Republic of the Philippines
G.R. No. 233194 | September 14, 2020
People of the Philippines, Plaintiff-appellee,
Almar Lagrita Y Flores and Rex Mier (Acquitted), Accused. Arvin Albaran, Accused-appellant.
D E C I S I O N
Before us is an appeal of accused-appellant Arvin Albaran from the Decision dated May 8, 2017 of the Court of Appeals (CA) in CA-G.R. CR HC No. 01340-MIN, which affirmed with modifications the Judgment dated February 21, 2013 of the Regional Trial Court (RTC), Branch 11, Davao City, finding him and co-accused Almar Lagrita guilty beyond reasonable doubt of the crime of Murder, and acquitting co-accused Rex Mier.
Appellant, together with Lagrita and Mier, were charged with murder in an Information dated April 23, 2007, the accusatory portion of which reads:
That on or about April 21, 2007, in the City of Davao, Philippines, and within the jurisdiction of this Honorable Court, the accused Almar Lagrita, armed with an ipil-ipil firewood, conspiring and confederating with all the other above-named accused, with intent to kill and with treachery, willfully, unlawfully and feloniously struck with said Ipil-ipil firewood the nape of one Reynald Giron, which caused the latter’s death.
Contrary to law.
Upon arraignment, all three accused, duly assisted by their respective counsels, entered a plea of not guilty. Trial thereafter ensued.
The prosecution presented the testimonies of Police Chief Inspector Alex Uy (PCI Uy), PO3 Gennie Palma (PO3 Palma), Rogelio Giron, Angela Abariento, Jomar Pesania (Pesania), and Benjie Lapuz (Lapuz). Their testimonies established the following facts:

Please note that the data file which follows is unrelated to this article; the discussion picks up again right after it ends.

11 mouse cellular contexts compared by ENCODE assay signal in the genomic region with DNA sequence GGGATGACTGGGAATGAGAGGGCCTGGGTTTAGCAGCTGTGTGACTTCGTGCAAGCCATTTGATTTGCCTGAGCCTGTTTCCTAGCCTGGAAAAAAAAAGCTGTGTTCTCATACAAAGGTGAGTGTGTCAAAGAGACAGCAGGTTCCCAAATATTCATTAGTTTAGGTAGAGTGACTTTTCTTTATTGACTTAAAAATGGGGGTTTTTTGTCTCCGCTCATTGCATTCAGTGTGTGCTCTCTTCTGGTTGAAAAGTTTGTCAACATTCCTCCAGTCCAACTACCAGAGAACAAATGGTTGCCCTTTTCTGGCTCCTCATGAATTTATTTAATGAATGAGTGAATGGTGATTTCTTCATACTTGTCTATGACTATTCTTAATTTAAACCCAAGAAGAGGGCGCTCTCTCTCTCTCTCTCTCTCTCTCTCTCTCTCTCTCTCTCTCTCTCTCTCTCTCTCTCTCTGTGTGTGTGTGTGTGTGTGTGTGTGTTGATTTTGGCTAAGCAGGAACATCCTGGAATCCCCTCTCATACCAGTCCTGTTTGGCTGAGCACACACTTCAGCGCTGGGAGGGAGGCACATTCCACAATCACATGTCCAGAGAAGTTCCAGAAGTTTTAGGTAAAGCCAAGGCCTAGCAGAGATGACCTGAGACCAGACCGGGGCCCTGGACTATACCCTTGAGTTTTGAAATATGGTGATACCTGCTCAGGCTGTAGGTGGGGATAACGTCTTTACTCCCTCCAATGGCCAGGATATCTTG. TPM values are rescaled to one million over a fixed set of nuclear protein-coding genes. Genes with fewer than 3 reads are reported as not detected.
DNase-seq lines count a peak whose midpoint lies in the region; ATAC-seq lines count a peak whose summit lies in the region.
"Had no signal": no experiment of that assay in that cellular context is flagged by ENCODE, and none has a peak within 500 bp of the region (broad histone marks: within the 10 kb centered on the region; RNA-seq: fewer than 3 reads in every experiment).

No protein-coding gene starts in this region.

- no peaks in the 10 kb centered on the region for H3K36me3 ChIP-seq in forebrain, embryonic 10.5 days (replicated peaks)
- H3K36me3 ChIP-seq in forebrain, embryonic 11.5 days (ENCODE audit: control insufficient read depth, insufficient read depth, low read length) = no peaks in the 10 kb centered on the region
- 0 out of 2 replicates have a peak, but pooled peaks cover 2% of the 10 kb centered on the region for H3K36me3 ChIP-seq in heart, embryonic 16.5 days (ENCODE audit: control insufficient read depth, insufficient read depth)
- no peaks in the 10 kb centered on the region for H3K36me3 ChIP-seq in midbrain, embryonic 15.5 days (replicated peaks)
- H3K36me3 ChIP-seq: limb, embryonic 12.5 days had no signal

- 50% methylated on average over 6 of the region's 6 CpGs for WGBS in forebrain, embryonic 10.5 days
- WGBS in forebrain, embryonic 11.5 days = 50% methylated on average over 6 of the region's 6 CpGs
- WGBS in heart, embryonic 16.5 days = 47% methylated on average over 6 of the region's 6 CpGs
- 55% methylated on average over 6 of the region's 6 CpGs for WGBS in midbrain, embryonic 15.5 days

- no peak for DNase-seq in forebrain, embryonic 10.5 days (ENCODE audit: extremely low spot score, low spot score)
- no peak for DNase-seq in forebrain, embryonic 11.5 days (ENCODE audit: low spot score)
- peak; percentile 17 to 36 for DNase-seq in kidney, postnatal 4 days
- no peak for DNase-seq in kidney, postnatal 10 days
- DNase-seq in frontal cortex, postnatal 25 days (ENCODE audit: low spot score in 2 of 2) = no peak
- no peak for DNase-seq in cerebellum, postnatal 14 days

At 9:30 in the evening of April 21, 2007, Reynald Giron (victim Reynald) together with Lapuz, who was seated beside him, and Pesania, were having a conversation in front of Jeffrey store located at Phase 2, Molave Homes, Indangan, Davao City. Later, the group of Lagrita, Mier and appellant arrived at the store. Reynald and Lapuz then stood up thinking that the group would buy something. Lagrita went behind Reynald and suddenly, with a piece of firewood, struck the latter on the lower portion of the back of his neck causing him to fall on the ground. Mier, with appellant standing by, warned Reynald’s companions, Pesania and Lapuz, saying “ayaw Kalampag” (don’t react or resist). Lagrita, using the same firewood, also struck Lapuz hitting him on his forehead, right shoulder, and neck. Lapuz then fell down on his buttocks while parrying the attack. Lagrita, appellant and Mier fled the scene together. Lapuz then helped Reynald who was then bleeding from his neck. While Pesania ran to the house of his uncle-in-law Rodil Giron, who is the brother of Reynald, to inform him of what happened, and together they went back to the crime scene, and saw Reynald lying face down on the ground and was no longer breathing.